The term "sexual violence" refers to a specific constellation of crimes including sexual harassment, sexual assault, and rape. The perpetrator may be a stranger, acquaintance, friend, family member, or intimate partner. Researchers, practitioners, and policymakers agree that all forms of sexual violence harm the individual, the family unit, and society and that much work remains to be done to enhance the criminal justice response to these crimes.
- Office on Violence Against Women (OVW)
he Office on Violence Against Women (OVW), a component of the U.S. Department of Justice, provides national leadership in developing the nation's capacity to reduce violence against women through the implementation of the Violence Against Women Act (VAWA). Created in 1995, OVW administers financial and technical assistance to communities across the country that are developing programs, policies, and practices aimed at ending domestic violence, dating violence, sexual assault, and stalking.
- Rape - Overview
A criminal offense defined in most states as forcible sexual relations with a person against that person's will. Rape is the commission of unlawful sexual intercourse or unlawful sexual intrusion. Rape laws in the United States have been revised over the years, and they vary from state to state.
- Statutory Rape Laws by State
Most states do not refer specifically to statutory rape; instead they use designations such as sexual assault and sexual abuse to identify prohibited activity. Regardless of the designation, these crimes are based on the premise that until a person reaches a certain age, he is legally incapable of consenting to sexual intercourse. Thus, instead of including force as a criminal element, theses crimes make it illegal for anyone to engage in sexual intercourse with anyone below a certain age, other than his spouse. The age of consent varies by state, with most states, including Connecticut, setting it at age 16. The age of consent in other states ranges from ages 14 to 18.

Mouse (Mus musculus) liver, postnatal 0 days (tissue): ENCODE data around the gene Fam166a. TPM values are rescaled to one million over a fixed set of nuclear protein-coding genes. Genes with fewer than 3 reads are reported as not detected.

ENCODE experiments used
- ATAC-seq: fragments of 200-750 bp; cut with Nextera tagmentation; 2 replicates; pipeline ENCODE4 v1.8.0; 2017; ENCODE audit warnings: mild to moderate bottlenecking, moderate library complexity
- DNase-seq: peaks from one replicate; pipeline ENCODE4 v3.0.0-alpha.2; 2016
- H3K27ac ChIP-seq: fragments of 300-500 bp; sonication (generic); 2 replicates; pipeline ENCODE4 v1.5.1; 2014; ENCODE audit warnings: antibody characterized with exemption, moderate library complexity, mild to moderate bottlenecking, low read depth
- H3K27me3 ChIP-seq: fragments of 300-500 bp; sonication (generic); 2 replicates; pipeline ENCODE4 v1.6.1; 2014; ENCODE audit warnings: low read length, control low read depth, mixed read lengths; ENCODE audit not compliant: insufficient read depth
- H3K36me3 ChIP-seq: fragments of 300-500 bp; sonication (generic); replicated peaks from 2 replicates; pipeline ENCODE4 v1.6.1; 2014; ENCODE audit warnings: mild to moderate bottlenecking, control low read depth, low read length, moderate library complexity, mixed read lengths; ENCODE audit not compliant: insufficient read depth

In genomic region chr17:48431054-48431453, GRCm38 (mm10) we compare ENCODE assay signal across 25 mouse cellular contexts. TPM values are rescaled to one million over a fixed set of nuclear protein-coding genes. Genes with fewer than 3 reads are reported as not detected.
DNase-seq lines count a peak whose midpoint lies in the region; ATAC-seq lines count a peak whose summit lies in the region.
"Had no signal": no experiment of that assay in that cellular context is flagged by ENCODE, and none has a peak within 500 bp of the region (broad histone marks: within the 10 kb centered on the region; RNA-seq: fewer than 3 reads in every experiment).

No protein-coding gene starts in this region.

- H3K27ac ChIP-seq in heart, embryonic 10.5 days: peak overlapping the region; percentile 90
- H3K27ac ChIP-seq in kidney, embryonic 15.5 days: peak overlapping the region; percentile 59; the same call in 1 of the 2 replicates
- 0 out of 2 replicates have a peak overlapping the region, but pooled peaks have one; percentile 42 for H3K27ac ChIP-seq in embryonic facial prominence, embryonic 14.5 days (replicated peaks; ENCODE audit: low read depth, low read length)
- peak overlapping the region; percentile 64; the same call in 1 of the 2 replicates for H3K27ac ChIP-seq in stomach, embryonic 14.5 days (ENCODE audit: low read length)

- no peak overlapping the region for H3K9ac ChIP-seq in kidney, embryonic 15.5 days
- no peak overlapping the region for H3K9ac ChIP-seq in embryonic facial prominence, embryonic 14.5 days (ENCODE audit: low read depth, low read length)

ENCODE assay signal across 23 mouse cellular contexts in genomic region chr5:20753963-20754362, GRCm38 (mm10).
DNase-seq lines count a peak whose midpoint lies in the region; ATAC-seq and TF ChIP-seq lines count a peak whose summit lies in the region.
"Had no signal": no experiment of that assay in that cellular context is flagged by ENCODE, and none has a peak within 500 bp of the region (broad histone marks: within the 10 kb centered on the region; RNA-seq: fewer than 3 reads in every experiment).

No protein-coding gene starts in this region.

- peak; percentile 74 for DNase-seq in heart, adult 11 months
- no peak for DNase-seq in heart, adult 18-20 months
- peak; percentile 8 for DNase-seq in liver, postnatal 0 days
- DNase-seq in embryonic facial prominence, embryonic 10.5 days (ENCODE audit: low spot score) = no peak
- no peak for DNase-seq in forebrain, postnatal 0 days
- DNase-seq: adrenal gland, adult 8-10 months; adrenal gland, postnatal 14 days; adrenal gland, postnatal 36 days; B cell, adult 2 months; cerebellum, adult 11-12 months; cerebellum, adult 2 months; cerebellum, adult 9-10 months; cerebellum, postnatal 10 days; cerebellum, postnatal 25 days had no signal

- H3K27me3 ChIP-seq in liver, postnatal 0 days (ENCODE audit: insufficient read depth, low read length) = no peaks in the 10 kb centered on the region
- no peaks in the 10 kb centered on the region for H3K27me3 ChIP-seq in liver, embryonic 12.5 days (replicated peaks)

- Victims of Trafficking and Violence Protection Act
On October 28, 2000, President Clinton signed into law the Victims of Trafficking and Violence Protection Act (P.L. 106-386). This law, which passed Congress on October 11, 2000, by overwhelming margins, combines the Violence Against Women Act of 2000 and the Trafficking Victims Protection Act of 2000. Included in the legislation protecting victims of domestic violence and trafficking in persons are several provisions related to immigrants, summarized below.
- WomensHealth.gov - Date Rape Drugs
These are drugs that are sometimes used to assist a sexual assault. Sexual assault is any type of sexual activity that a person does not agree to. It can include touching that is not okay; putting something into the vagina; sexual intercourse; rape; and attempted rape. These drugs are powerful and dangerous. They can be slipped into your drink when you are not looking. The drugs often have no color, smell, or taste, so you can't tell if you are being drugged. The drugs can make you become weak and confused — or even pass out — so that you are unable to refuse sex or defend yourself. If you are drugged, you might not remember what happened while you were drugged. Date rape drugs are used on both females and males.
State Sex Offender Registry
Organizations Related to Rape Law
- An Abuse, Rape and Domestic Violence Aid and Resource Collection (AARDVARC)
The organization was formed in 1996 and incorporated as a non-profit organization in 2001 (IRS ruling received in 2004) by former victims of relationship and family violence for the purposes of assisting others to find resources, receive guidance, and enjoy the support and empathy of others who have "been there, done that". We went from victims to advocates - leaving our abusive situations and going on to run battered women's shelters or to work as police officers, 911 dispatchers, victim advocates, or counselors.